Today I'm going to start very simply. Salsa is a basic condiment, but the variations are anything but basic. Most everyone has their favorite recipes or favorite places to eat salsa. I love to make my own just the way I like it. When I was a young teeny bopper I was lucky enough to work in a family friend's Mexican restaurant that went out of business years ago. They had a salsa that was really unique tasting, chunky and addicting. It is the inspiration for my style of salsa. I love big chunks of tomato, lots of cilantro and a nice kick from jalapenos and chiletepins. Now like many people I know, my salsa is never really made exactly the same way. Here is a general guideline for a tasty salsa that you can use anywhere you want to use a great tomato style salsa. Feel free to change it up to your liking.
Chipotle Tomato Salsa
Makes 4 cups
2 fresh jalapenos
2 cloves minced garlic
1 cup loosely packed cilantro
3 large green onions
1 - 15 oz can organic tomato sauce
1 tablespoon adobo sauce (from can of chipotles in adobo)
3 chiletepin (Scroll down for more information on chile tepin)
1/4 teaspoon ground black pepper
1 - 28 oz can of fire roasted diced tomatoes
In food processor add jalapenos, garlic, roughly chopped green onion (white and light green part only) and cilantro. Thinly slice the dark green part of the green onions and set aside. Pulse a few times to chop into smaller pieces. Add can of tomato sauce, adobo, tepins and black pepper and blend for about 30 seconds until vegetables are chopped small. Add diced tomatoes and pulse once or twice to combine, being careful not to pulverize the diced tomatoes. Keep those babies chunky! Pour into large bowl and stir in slice green onion. You can serve this right away, but the flavors really pop if you let it sit in the fridge for a few hours or overnight. Will keep for up to two weeks in the fridge.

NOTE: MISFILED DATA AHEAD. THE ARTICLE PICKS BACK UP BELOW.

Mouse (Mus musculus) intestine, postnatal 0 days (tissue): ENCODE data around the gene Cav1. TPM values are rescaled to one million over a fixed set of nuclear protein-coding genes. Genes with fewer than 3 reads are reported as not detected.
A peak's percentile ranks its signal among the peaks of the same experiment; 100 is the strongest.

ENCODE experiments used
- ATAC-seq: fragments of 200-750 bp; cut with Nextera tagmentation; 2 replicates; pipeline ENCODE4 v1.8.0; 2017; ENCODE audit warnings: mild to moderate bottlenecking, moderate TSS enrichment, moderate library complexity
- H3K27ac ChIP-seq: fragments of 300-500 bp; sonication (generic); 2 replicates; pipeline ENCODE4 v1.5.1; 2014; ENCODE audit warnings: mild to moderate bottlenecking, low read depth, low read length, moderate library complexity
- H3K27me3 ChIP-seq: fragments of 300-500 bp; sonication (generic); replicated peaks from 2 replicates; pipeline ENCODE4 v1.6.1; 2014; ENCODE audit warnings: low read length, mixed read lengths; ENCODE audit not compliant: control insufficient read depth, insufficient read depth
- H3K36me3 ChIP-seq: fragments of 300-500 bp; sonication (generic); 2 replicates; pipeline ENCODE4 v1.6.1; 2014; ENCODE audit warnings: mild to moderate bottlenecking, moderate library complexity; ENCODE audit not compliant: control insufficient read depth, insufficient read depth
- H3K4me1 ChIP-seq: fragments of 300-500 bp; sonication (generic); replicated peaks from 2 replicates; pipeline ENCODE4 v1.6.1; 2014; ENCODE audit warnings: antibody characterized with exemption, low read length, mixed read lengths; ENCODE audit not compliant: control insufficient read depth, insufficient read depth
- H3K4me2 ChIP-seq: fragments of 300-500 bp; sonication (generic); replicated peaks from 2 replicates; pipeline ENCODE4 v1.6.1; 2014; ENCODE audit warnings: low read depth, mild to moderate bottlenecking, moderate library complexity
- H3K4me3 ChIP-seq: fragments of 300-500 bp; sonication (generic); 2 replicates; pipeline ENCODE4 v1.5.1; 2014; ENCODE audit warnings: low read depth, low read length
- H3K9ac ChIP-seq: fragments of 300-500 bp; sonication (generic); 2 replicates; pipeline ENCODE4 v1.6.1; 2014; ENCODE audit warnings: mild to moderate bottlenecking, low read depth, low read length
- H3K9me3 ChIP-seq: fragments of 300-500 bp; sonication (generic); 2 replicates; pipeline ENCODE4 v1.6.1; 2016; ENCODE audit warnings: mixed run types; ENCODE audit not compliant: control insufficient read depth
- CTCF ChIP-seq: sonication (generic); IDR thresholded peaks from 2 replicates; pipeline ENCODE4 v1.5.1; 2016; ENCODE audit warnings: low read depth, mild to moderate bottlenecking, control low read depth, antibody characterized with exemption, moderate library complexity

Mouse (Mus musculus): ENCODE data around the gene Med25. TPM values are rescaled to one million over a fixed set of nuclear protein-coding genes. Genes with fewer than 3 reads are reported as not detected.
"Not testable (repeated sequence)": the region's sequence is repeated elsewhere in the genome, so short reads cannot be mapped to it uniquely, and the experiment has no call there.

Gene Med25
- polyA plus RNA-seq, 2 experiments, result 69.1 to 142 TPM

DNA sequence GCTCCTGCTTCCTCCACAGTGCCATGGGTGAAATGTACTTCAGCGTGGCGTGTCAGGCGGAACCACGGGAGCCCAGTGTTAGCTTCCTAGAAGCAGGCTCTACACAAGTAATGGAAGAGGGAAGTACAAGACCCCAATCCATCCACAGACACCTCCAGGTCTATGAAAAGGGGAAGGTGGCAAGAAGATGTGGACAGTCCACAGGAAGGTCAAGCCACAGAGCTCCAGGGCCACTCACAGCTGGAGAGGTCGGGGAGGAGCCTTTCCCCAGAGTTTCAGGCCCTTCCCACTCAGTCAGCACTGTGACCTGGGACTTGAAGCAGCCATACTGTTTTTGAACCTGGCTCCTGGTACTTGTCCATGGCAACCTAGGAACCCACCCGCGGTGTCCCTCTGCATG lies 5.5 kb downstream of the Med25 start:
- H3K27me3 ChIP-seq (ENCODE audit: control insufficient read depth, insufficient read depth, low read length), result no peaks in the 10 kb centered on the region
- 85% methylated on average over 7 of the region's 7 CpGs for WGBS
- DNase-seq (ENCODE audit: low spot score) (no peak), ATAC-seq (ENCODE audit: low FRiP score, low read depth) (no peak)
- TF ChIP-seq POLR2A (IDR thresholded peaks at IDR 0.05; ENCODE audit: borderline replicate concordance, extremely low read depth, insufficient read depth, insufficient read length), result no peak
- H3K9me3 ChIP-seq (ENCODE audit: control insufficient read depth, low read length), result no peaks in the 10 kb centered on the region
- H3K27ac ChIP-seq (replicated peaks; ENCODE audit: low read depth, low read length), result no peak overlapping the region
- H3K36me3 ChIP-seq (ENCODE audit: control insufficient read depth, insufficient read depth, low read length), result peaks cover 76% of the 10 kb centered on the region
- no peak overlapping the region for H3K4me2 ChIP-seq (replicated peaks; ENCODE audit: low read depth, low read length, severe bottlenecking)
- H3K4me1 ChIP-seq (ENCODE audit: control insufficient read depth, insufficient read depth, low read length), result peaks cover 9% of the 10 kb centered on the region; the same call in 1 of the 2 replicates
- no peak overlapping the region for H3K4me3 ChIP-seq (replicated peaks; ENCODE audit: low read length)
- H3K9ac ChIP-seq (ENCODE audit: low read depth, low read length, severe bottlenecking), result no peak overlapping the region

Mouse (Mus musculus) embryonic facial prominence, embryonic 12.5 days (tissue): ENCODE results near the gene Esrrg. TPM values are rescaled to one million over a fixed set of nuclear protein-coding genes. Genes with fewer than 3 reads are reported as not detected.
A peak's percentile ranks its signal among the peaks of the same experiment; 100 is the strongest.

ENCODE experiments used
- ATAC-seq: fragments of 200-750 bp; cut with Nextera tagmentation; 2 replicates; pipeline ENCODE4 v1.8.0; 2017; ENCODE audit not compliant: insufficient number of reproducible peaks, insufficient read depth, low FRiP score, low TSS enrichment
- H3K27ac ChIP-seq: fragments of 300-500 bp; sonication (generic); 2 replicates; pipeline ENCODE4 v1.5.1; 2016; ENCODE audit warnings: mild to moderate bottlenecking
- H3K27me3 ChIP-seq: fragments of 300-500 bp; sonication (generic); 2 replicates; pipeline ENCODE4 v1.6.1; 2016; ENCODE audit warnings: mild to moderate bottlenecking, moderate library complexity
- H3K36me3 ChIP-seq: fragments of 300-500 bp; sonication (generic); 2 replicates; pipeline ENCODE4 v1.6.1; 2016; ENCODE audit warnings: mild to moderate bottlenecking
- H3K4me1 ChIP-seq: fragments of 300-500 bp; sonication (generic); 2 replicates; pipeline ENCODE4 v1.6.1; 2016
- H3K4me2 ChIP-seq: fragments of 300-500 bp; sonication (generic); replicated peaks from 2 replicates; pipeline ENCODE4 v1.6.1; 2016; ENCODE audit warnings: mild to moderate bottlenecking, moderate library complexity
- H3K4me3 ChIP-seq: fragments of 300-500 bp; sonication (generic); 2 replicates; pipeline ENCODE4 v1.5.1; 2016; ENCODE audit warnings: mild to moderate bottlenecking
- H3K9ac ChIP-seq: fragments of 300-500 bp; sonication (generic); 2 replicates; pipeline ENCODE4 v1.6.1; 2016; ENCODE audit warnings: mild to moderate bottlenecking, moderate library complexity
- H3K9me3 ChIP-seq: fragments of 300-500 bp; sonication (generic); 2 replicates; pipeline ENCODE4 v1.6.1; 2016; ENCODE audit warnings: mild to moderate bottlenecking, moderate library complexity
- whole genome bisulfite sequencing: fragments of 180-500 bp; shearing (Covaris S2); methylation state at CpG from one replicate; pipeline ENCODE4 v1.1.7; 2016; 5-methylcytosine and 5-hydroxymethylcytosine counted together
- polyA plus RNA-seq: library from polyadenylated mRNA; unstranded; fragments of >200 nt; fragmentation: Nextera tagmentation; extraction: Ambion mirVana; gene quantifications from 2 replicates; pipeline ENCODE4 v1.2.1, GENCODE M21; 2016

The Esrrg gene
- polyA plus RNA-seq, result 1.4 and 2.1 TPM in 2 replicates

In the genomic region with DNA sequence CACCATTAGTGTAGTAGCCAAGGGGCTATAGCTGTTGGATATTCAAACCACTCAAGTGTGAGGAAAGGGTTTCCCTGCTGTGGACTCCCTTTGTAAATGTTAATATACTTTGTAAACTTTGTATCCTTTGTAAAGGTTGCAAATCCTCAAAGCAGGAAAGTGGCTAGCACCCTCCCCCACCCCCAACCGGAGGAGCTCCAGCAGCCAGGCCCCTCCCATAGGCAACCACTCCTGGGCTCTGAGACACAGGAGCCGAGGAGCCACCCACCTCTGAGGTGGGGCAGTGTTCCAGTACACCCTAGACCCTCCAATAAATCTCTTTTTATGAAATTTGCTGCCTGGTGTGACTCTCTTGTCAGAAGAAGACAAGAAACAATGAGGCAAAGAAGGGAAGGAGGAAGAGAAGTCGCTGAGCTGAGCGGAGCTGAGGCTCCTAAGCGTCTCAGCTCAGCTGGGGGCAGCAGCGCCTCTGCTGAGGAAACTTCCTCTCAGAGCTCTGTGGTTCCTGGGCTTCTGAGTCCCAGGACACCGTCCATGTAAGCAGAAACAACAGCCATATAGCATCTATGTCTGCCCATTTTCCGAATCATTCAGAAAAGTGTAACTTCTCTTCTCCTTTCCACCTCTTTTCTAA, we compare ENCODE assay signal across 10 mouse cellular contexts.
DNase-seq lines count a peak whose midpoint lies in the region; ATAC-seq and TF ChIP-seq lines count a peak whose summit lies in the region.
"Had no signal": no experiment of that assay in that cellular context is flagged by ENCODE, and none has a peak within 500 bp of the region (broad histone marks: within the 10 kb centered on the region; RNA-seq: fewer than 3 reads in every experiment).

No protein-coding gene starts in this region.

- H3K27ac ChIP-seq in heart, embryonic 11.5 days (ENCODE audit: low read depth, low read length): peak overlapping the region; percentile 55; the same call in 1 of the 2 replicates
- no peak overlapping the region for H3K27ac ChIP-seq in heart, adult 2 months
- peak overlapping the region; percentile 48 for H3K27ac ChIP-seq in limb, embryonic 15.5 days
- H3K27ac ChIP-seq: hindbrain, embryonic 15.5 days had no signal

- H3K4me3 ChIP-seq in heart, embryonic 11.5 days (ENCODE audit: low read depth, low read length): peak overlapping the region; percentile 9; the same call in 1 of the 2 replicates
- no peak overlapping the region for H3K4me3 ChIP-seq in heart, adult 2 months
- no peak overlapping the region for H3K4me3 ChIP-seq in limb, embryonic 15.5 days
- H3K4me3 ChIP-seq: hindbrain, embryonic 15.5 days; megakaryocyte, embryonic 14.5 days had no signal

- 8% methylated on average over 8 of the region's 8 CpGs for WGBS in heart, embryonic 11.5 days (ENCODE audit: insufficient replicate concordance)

The chilitepin, also known as the Birdseye pepper scores a whopping 50,000 - 100,00 on the scoville scale. Here in Arizona they are pretty easy to find in local grocery stores that carry southwestern spices and chiles. Other parts of the country it may be a little more tricky. You may have to order them online...or you could talk me into swapping with you or mailing you some!! In 1997 this powerful little pepper became the official state native pepper of Texas. Here is another interesting fact-oid: the Wild Chile Botanical Area in the Coronado National Forest near Tucson, Arizona has the largest number of chiletepin chile pepper north of Mexico.
You must use caution when using the chilitepin. They are sold in dried form in a nice safe little pod. You experience the intense heat when you crush them. Make sure not to touch your eyes if you accidentally touch them after crushing them or you will be crying for sure. I love heat and these add a beautiful dimension of heat to your dishes. If you are not a fan of hot stuff, this might not be your kind of pepper. But for me and those who like hot stuff, these are awesome in salsas and bean dishes.